You’re just carrying around a lot more glass: the 35mm format lenses are larger and they have to cover a larger negative or imager.
Of course, there are other design parameters.
In fact, for the longer focal lengths, Zeiss and Cooke encourage us to use their latest 35mm format lenses on Super16 cameras. From the specs at right, we can see that the manufacturers cover the wide end with specific Super16 format lenses, and leave the long end to the 35mm format lenses.
If we could mount the 16mm format lens (top) on a 35mm camera, what happens? It’s still a 12mm lens. But you would see a round image in the center of the viewfinder because the Super16 format lenses are only designed to cover the diagonal of that format. It vignettes. It doesn’t cover as big an area as 35mm. The diameter of the elements is physically smaller.
Remember, although the Cooke SK4 6mm, 9.5mm and 12mm are reported to stay clear of a 35mm camera’s mirror shutter, please do this only with caution, careful testing and adult supervision at the rental house whose camera you’re using. The Ultra 16 lenses, identified with a blue band, and most other 16mm format lenses do NOT clear the mirror shutter of 35mm cameras. A replacement mirror shutter costs about $22,000!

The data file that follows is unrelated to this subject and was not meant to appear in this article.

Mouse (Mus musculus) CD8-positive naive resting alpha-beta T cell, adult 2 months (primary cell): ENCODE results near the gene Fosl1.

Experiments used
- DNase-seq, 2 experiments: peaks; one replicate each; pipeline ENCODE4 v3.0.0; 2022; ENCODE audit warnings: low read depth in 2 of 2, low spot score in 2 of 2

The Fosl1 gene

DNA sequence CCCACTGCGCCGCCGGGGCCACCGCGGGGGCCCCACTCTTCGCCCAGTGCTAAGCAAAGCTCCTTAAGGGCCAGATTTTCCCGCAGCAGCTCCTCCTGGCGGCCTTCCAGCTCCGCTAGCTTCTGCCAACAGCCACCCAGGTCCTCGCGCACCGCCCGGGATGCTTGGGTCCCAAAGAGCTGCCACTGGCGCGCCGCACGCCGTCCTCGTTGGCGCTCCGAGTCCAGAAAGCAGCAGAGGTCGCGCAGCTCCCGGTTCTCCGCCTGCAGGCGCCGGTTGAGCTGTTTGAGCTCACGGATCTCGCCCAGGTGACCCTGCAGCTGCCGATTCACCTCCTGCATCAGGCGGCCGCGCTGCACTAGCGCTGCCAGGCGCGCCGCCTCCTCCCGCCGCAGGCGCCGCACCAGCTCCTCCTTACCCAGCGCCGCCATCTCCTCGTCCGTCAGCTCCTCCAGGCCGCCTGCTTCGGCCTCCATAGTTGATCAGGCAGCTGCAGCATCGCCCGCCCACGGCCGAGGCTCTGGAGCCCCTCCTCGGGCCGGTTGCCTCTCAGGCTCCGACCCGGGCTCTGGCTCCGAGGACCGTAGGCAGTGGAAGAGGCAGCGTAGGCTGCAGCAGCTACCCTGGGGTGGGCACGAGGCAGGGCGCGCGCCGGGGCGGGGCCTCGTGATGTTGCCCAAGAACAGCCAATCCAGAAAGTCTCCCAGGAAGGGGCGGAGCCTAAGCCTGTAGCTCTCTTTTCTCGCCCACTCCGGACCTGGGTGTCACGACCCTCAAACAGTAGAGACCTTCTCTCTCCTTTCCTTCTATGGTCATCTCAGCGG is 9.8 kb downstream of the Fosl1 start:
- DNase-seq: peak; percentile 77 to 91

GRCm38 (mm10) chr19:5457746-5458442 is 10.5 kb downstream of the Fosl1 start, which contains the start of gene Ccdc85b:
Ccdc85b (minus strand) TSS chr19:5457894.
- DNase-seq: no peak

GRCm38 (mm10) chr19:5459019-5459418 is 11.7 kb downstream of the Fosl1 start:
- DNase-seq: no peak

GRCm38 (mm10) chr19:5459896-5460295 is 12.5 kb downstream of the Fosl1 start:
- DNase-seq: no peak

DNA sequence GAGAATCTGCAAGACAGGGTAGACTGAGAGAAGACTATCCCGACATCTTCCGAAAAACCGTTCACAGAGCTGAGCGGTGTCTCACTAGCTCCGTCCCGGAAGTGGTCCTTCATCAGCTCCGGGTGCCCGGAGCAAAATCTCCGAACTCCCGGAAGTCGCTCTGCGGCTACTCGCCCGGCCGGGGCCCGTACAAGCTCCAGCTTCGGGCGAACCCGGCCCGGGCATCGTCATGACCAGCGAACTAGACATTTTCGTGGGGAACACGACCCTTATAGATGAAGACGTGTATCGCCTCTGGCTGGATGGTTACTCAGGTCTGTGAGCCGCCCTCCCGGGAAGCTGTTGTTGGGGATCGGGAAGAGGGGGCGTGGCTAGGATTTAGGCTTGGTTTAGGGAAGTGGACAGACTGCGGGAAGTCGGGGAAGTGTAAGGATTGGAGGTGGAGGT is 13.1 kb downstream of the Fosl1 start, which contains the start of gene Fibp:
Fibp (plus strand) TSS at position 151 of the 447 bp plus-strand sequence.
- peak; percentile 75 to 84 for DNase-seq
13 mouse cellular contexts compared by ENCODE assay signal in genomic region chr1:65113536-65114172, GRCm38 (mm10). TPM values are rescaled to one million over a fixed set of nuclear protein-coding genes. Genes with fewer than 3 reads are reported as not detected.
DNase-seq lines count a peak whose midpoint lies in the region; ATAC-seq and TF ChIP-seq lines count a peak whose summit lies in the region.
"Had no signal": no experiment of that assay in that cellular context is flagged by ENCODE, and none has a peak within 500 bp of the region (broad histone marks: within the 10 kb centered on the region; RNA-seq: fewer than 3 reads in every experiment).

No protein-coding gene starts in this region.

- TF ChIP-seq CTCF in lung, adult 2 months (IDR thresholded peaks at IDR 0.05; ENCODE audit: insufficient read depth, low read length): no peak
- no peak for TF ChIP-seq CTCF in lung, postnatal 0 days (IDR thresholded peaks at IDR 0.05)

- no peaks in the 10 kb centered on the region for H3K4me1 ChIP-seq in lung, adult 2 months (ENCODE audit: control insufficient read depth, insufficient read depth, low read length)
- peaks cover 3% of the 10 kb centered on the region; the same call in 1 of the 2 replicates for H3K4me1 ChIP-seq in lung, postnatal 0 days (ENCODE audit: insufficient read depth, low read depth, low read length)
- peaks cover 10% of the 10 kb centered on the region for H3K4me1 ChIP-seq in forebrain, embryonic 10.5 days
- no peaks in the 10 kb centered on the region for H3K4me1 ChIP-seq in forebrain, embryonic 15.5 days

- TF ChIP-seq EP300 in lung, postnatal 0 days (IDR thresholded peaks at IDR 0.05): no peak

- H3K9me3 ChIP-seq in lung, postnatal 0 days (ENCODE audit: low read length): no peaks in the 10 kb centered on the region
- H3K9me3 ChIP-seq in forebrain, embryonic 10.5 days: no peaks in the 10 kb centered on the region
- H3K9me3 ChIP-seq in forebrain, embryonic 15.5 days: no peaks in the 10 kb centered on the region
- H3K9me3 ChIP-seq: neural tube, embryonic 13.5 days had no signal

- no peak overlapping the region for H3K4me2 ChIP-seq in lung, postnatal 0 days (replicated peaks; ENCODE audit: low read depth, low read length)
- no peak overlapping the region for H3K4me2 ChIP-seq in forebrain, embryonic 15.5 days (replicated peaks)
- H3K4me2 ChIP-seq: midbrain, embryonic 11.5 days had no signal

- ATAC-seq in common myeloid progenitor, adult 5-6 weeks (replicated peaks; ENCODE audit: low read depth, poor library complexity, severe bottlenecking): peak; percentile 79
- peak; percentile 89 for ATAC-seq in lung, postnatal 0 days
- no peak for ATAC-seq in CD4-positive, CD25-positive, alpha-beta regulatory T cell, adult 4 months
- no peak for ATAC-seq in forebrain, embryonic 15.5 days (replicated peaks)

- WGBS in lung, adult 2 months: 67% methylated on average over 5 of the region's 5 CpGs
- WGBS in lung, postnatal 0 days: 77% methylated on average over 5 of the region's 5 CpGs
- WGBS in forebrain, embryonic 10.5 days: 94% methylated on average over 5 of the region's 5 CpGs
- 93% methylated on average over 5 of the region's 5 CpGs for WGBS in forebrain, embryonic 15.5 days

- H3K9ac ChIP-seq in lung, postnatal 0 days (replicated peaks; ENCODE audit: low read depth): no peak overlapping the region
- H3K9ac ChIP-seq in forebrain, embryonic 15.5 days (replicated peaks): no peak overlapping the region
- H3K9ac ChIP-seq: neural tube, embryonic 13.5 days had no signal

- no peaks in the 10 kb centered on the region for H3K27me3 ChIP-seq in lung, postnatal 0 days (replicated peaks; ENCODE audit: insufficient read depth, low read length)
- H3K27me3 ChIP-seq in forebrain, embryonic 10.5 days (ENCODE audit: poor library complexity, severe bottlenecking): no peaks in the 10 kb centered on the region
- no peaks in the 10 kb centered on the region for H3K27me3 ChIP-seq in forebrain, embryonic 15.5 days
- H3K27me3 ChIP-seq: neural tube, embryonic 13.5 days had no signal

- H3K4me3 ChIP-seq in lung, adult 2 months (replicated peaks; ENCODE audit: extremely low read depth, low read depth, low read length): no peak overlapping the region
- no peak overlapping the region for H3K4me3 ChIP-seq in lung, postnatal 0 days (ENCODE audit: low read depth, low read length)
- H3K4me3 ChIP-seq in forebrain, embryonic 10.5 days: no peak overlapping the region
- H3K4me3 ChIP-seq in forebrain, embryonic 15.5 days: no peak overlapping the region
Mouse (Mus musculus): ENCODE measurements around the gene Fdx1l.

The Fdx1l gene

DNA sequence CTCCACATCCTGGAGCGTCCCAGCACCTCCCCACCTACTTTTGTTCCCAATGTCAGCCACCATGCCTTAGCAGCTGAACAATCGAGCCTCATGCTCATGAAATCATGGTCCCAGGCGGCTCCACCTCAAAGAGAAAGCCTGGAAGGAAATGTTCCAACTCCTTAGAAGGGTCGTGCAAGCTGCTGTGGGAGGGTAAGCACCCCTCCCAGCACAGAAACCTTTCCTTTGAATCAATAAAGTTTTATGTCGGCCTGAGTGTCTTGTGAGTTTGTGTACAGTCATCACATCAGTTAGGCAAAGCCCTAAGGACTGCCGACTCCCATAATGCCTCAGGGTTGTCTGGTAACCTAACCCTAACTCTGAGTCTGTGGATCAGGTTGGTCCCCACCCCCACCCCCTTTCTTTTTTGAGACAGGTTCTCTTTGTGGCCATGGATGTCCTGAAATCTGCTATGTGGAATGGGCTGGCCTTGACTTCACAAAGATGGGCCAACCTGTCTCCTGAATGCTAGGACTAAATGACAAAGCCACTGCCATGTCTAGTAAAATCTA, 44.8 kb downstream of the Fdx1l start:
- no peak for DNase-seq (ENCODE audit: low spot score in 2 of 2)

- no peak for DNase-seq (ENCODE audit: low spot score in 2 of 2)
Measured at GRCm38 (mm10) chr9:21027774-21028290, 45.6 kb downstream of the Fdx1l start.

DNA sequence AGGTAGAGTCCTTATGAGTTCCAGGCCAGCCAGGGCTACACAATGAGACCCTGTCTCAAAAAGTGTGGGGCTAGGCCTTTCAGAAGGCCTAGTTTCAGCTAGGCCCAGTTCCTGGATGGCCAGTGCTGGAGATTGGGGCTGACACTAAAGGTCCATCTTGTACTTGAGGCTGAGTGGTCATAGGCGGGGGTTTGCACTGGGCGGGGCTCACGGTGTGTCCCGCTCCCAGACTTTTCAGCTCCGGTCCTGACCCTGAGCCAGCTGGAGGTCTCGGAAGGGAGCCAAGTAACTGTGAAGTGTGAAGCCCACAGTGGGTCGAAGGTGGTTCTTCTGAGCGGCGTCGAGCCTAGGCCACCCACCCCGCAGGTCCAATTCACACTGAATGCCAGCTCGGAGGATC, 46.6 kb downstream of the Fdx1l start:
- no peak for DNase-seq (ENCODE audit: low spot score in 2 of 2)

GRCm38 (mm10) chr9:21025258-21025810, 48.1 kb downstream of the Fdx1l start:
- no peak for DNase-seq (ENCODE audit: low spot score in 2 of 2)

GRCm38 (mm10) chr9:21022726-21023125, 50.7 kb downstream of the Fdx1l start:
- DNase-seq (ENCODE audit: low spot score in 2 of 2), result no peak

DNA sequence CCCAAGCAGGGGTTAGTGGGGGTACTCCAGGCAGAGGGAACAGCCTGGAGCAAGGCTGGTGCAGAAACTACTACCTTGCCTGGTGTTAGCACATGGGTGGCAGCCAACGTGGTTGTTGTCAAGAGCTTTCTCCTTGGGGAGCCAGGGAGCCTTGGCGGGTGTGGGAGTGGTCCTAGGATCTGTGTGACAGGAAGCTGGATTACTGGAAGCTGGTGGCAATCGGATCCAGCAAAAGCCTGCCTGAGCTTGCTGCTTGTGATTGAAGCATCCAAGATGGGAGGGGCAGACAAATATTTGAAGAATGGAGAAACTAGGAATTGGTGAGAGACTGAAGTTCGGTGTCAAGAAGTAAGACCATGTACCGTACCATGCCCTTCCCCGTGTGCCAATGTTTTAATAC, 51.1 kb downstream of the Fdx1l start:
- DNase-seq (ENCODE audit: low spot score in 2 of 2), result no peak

Suggestion. Make the following label for your 16mm PL mount lenses: “CAUTION: 16mm FORMAT ONLY.”
Film and Digital Times is not liable for damage caused by the many 16mm lenses that will shatter the shutter and your reputation as a consummate and ever-vigilant camera person.
Angle of view related to different formats is where it gets tricky and we need simple math. The angle of view of the 16mm format lens is about half the angle of view of 35mm format lens. If you want to shoot the same angle, 62 degrees, you’d select a 12mm lens for the 16mm camera and a 24mm lens for your 35mm camera.